U.S. hospitals need to adopt more green policies--including the reprocessing of such medical equipment as laparoscopic ports and durable cutting tools--to reduce the environmental and financial costs of waste disposal, according to a commentary written by Johns Hopkins researchers and published in the March issue of Academic Medicine.
American healthcare facilities dispose of more than 4 billion pounds of waste annually, making it second largest contributor to the landfill behind the food industry. By reprocessing--the additional processing and manufacturing of a single-use medical device so that it may be reused--hospitals can help reduce the amount of potentially harmful medical device waste at landfills while saving money.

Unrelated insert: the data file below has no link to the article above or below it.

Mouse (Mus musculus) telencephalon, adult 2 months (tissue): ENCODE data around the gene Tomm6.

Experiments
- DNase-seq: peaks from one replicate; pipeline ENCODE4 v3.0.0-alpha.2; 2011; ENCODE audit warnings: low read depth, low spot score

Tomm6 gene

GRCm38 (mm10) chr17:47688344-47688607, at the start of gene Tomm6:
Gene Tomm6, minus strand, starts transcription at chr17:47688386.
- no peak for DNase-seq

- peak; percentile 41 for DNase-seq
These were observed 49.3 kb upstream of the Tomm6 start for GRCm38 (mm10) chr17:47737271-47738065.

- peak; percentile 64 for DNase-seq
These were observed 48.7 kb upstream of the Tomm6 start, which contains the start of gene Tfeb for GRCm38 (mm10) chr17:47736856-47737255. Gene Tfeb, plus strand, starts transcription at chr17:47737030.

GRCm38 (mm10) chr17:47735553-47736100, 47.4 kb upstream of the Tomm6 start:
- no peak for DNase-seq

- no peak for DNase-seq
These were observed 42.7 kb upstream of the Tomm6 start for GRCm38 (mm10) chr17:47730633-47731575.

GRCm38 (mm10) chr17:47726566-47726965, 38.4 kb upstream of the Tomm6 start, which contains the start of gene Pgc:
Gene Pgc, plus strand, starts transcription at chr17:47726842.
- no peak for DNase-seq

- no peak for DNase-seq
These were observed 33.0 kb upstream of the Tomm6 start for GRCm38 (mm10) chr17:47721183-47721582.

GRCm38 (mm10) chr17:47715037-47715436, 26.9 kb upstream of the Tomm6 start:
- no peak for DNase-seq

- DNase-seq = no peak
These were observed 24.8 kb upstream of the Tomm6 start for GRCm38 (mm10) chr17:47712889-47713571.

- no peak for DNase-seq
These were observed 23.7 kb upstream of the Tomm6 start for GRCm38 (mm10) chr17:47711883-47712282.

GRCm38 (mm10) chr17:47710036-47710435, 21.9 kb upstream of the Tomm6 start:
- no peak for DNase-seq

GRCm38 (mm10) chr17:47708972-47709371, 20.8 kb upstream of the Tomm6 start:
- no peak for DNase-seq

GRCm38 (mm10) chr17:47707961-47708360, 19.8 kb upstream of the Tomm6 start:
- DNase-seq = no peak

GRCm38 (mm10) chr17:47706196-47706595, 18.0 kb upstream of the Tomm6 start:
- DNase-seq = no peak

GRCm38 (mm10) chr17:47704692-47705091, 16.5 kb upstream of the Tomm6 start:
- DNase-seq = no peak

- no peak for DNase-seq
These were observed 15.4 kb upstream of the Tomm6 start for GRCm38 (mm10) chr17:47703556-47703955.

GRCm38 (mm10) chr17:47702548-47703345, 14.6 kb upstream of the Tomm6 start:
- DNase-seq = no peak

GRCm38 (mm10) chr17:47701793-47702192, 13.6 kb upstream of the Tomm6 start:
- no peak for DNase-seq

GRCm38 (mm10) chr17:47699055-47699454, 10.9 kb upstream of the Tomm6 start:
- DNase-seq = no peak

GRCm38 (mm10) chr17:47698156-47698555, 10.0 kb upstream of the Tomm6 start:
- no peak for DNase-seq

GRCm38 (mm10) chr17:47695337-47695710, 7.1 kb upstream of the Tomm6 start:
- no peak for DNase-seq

"In 2008 alone, there was a 20% increase in hospital utilization of reprocessing services offered by one leading reprocessing service, and associated cost savings of $138,142,000 nationwide," the authors note. More than a quarter of U.S. hospitals are using reprocessing, they add.
There are safety concerns about reprocessing, such as the possible malfunction of devices, the risk of transmitting infections, and the ethical dilemma that reprocessing presents given the absence of patient consent to usage of such devices in their treatment. But the government requires all reprocessed equipment to be labeled as such, along with the name of the reprocessing company. A recent study by the U.S. Government Accountability Office concluded reprocessed devices do not present an increased health risk over new devices, according to a Hopkins release.
"These devices are safe, but it's a public relations challenge," lead author Martin Makary says. "Some people don't like the idea that they're being treated with equipment that has been used before. But these reprocessed devices are as good as new since the testing standards for reuse are impeccable and there have been no patient safety problems in our analysis."
- see the Johns Hopkins release
- read the commentary